There are several States which have statutes that allow the termination of the natural parents' rights without their consent where it is found to be in the best interests of the child.

The Virginia statute (Va.Code Anno. § 63.1-225, 1974 Anno.) provides that if the court finds that the consent of any person whose consent is required is withheld contrary to the best interests of the child, the court may grant the petition without such consent. The statute does not list cases of parental misconduct which will obviate the consent requirement.

*849 In Dyer in Howell, 212 Va. 453, 184 S.E.2d 789 (1971), the Virginia court granted an adoption petition over the objection of a natural parent, implying that it would give little weight to any inherent parental interest in the child and would require only a showing that the adoption was in the child's best interests. The father in that case had been arrested for the murder of his wife and was found not guilty by reason of insanity. He had since been released from the mental hospital.

In Malpass v. Morgan,[3] 213 Va. 393, 192 S.E.2d 794 (1972), the Virginia court about one year later distinguished the Dyer case, if it didn't in fact overrule it, and denied an adoption petition. The court rejected the contention that a mere showing that adoption would advance the interests of the child would suffice to dispense with parental consent. The court interpreted the statute to mean that, where there is no question of the fitness of the nonconsenting parent and he has not lost his rights to the child by his conduct or through previous legal action, his parental rights will not be terminated unless it has been shown that continuance of the relationship would be detrimental to the child's welfare.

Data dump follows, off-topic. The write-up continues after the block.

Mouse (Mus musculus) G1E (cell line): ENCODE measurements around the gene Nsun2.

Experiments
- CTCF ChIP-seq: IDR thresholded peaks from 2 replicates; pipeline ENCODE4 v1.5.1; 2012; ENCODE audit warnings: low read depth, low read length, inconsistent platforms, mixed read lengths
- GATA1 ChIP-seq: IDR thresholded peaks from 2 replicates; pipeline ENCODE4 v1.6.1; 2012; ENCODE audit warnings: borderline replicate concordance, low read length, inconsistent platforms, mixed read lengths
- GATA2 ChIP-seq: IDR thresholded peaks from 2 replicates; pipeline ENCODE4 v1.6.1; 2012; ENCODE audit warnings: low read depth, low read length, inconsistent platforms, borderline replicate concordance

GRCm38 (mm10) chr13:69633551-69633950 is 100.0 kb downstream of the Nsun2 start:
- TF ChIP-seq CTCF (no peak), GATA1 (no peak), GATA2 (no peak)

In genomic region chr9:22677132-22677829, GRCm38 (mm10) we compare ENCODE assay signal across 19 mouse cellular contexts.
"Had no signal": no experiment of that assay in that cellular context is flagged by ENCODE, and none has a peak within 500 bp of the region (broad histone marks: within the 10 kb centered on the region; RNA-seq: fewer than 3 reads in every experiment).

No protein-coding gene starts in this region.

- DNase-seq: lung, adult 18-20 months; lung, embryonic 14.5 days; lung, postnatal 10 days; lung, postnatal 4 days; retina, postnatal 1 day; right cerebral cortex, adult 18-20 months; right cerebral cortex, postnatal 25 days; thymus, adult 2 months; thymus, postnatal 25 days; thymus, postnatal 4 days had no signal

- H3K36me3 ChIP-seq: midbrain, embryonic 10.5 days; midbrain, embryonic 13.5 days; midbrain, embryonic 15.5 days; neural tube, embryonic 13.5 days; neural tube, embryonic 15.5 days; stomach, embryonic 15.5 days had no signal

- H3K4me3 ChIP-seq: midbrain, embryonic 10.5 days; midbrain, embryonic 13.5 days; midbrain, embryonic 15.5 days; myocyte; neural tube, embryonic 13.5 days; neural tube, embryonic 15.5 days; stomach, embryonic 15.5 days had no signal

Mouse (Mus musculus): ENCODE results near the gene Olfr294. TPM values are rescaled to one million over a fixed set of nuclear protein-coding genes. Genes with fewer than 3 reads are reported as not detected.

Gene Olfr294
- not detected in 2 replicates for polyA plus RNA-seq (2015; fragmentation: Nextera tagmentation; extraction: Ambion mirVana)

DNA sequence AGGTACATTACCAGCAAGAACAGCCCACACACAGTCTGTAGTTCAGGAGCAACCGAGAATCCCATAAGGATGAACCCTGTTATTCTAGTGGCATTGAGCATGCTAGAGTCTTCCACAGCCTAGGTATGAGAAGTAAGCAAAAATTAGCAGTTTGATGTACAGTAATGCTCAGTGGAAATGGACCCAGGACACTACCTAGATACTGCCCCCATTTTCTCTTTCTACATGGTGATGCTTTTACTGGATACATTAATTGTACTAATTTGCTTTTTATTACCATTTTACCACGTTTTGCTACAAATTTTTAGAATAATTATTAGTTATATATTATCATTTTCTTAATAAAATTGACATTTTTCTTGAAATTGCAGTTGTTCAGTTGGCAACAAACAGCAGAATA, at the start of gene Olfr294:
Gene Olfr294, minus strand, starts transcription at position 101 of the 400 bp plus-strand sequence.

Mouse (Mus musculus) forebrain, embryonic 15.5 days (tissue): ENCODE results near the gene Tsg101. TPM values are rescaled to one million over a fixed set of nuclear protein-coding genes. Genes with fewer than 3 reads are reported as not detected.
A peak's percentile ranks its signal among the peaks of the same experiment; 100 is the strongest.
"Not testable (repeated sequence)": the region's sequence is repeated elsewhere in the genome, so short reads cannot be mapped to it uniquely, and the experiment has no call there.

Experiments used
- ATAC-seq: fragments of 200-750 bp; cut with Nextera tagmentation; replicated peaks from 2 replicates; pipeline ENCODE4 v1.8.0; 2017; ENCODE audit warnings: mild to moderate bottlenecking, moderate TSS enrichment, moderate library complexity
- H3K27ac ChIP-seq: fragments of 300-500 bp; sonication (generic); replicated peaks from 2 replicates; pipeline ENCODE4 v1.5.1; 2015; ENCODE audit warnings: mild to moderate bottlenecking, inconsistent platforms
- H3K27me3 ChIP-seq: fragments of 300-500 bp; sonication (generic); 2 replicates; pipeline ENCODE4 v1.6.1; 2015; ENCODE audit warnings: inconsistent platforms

In Szemler v. Clements, 214 Va. 639, 202 S.E.2d 880 (1974), the court granted an adoption under § 63.1-225, finding that the best interests of the child would be served thereby. The mother earlier had consented to an adoption and the child was placed in the new home. The mother later unsuccessfully attempted to revoke consent. The court, under these conditions, said that the fitness of the mother would not be in issue but only the best interest of the child would be considered. The court found that the child had been previously neglected by her mother and maintained in sordid surroundings, and that the removal of the child from her present home of adopting parents where the child was being well taken care of would be detrimental to the child. This case involved custody questions as well as the adoption issue.

The Maryland statute (Md.Code Ann. Art. 16 § 74, Repl.Vol.1973) provides that the court may grant a petition for adoption without consent if it finds that such consent is being withheld contrary to the best interests of the child. Also, consent is not required where the parents have lost their rights through court action or abandonment.

In Logan v. Coup, 238 Md. 253, 208 A.2d 694, 696 (1965), the court found no voluntary relinquishment or abandonment of the child and had to determine where the best interests of the child lay. The court quoted from an earlier Maryland case, Shetler v. Fink, 231 Md. 302, 190 A.2d 76: